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Rabies, requiring a central approach?

A more centralised approach to tackling rabies is needed if the disease is to be effectively handled in India, an expert claims.

Stray dogs, rabies. Aliaksandr Mazurkevich
Stray dogs on the streets of New Delhi. Rabid dogs are contributing to the spread of rabies in India.

Lack of coordination between medical groups ands the veterinary community, should place managing India’s rabies burden into the hands of the central government. This is an alternative to its being left in the hands of state governments, according to Dr MK Sudarshan, founder president and mentor for the Association for Prevention and Control of Rabies in India (APCRI) in Bengaluru.

Rabies is a vaccine-preventable disease. However, its relative scarcity has seen its prevention become a lesser public health priority in comparison to concerns such as malaria, which have taken precedent.

Rabies very rarely has large-scale outbreaks. Typically infection cases are isolated to individuals or small groups. These infections occur in both rural and urban environments and are passed on most commonly by the bites of animals such as stray dogs.

Overwhelmingly, it is the poor and homeless who feel the brunt of these infections. These groups are far more likely to be in the streets – thereby exposed to areas where stray dogs are common.

India has around thirty million stray dogs. The problem is escalating as dogs are very rarely given any importance by the department of animal husbandry and veterinary services. As more stray dogs breed, they become more common in densely populated cities. This means that instances of rabies are likely to rise.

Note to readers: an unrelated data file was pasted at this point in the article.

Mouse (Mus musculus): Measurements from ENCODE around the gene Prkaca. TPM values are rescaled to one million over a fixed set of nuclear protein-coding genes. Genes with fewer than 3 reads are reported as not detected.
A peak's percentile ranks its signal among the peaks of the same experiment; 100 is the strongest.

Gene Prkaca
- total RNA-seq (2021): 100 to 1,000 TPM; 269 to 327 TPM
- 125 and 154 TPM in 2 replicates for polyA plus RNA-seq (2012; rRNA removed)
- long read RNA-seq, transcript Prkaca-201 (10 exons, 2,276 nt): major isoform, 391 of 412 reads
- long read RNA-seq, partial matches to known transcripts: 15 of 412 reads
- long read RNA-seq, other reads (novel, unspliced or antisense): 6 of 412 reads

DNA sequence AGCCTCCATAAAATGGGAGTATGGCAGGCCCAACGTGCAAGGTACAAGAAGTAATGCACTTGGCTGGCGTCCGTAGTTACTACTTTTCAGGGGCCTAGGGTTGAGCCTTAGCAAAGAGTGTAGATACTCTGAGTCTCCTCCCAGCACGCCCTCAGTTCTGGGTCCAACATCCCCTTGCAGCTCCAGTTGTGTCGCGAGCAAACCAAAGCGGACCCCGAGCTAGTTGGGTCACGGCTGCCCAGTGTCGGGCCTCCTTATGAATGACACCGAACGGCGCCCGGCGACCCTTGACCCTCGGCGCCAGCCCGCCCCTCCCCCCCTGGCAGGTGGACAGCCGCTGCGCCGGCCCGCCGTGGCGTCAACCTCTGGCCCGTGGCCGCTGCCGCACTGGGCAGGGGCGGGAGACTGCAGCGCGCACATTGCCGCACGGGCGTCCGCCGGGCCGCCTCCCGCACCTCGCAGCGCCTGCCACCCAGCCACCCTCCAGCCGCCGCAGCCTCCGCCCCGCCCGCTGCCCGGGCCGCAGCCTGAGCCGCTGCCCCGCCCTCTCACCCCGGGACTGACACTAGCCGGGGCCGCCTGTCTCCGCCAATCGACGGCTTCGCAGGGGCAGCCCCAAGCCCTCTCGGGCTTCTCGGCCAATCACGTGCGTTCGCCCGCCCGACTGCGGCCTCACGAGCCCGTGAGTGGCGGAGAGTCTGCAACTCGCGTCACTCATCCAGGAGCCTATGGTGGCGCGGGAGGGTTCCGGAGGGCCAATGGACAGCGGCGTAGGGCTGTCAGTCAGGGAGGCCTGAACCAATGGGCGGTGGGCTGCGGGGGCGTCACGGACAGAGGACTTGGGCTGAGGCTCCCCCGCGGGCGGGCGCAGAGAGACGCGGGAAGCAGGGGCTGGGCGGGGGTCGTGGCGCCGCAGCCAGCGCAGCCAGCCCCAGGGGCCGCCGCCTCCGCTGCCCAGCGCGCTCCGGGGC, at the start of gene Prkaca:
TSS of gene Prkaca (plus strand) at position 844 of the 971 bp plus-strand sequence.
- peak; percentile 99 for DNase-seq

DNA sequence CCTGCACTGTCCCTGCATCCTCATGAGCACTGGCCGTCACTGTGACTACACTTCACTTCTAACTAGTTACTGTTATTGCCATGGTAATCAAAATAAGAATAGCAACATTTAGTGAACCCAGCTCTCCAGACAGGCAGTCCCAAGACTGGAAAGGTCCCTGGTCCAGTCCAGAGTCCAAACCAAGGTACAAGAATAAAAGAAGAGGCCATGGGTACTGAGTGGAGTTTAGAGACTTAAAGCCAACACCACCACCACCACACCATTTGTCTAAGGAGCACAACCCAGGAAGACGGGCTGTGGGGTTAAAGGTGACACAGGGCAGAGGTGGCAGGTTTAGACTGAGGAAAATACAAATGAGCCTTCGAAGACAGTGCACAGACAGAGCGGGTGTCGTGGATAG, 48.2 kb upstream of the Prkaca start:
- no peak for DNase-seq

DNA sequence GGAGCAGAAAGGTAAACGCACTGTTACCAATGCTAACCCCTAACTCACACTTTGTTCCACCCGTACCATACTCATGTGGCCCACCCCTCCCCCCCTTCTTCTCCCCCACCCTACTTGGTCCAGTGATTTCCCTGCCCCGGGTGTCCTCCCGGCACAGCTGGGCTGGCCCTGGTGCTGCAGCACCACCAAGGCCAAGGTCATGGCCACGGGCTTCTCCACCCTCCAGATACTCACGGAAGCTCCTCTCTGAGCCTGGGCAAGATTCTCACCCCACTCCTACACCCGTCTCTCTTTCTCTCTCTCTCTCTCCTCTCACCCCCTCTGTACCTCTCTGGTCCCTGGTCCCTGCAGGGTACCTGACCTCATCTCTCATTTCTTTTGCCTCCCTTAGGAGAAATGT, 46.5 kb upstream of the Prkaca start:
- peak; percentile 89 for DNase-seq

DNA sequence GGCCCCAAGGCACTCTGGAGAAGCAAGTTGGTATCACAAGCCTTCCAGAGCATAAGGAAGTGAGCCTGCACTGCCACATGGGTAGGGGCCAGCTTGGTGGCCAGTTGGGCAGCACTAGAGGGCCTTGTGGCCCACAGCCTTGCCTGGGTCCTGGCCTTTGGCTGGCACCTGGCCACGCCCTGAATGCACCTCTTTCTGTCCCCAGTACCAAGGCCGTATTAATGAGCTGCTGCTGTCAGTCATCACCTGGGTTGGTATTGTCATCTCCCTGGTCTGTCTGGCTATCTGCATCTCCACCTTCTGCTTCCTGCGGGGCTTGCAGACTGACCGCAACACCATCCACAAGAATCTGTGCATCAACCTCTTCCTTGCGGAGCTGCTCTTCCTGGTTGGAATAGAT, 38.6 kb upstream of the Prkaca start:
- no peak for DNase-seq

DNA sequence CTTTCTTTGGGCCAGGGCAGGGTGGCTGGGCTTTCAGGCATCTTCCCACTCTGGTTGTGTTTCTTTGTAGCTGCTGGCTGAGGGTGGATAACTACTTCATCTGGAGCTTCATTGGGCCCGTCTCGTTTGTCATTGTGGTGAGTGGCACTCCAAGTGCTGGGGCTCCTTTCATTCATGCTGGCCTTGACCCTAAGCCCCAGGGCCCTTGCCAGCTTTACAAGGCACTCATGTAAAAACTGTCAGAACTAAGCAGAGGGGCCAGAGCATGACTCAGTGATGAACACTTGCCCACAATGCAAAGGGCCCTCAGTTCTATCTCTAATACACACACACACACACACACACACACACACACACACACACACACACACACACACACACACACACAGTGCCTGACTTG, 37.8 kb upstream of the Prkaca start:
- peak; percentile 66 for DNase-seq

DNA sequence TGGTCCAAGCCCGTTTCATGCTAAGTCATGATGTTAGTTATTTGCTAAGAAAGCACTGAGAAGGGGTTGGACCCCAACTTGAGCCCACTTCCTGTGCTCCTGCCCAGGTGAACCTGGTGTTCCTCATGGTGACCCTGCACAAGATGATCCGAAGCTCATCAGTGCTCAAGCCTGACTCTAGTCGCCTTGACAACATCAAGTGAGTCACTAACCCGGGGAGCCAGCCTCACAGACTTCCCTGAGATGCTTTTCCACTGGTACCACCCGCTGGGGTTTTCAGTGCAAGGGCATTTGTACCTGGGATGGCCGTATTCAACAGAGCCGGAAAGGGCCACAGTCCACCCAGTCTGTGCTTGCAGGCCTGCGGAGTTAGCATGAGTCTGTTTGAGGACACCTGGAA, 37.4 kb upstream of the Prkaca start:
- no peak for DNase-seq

Communication is sparse between healthcare facilities and veterinary practices. This makes control of infected animals a difficult process. It is for this reason that Dr Sudarshan suggests an approach to rabies mediated by the central government, in order to bring together these two communities on a national level.

Dr Sudarshan cites the fact that there is a globally push towards adopting the “One Health” approach that combines both medical and veterinary services. This approach was recently spotlighted at a conference in India. In 2015, the World Health Organization (WHO) declared a global goal of “a dog-mediated human rabies-free world by 2030 or zero rabies cases by 2030”. India, however, is yet to make any substantial progress towards this aim.

Though rabies is relatively rare, it is the only disease in the world known to have a 100 percent mortality rate. By comparison, mortality rates for Japanese encephalitis and swine flu were twelve and six percent respectively. Of the myriad of rare diseases in India feared for their lethal potential, no other disease was found to have a 100 percent risk of death.

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